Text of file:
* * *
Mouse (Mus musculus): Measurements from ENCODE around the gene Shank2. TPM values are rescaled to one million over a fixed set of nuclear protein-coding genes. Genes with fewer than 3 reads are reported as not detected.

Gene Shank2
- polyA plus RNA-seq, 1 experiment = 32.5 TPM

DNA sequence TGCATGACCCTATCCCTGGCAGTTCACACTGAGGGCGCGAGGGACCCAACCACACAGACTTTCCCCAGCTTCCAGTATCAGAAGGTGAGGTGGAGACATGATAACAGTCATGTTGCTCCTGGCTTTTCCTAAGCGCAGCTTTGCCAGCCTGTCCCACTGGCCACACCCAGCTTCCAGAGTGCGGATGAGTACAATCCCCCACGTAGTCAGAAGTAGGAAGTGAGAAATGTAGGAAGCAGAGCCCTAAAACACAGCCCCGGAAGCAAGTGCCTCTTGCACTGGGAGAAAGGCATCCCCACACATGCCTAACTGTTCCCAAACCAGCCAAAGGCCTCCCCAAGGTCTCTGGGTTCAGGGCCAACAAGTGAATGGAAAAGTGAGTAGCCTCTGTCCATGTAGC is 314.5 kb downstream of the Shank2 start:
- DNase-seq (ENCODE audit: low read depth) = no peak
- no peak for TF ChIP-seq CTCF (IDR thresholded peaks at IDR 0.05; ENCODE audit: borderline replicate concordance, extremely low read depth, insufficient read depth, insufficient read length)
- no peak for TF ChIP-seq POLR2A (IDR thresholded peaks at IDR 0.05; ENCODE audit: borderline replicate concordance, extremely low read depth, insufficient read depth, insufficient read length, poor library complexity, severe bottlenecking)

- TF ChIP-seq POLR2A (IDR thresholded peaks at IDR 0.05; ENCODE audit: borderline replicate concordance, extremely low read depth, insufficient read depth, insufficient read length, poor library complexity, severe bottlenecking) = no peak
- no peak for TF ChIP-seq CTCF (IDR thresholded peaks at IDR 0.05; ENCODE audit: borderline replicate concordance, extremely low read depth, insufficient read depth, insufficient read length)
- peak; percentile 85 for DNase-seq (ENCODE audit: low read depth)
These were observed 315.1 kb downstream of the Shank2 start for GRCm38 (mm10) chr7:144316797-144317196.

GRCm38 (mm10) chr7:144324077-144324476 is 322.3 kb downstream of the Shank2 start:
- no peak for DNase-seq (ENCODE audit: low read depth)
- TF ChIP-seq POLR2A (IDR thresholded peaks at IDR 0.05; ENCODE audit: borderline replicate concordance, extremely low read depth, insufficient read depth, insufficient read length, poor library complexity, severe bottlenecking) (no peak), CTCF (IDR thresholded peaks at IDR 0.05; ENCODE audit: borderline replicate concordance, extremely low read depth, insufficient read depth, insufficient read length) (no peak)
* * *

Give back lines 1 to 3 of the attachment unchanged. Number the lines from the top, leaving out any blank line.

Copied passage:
Mouse (Mus musculus): Measurements from ENCODE around the gene Shank2. TPM values are rescaled to one million over a fixed set of nuclear protein-coding genes. Genes with fewer than 3 reads are reported as not detected.

Gene Shank2
- polyA plus RNA-seq, 1 experiment = 32.5 TPM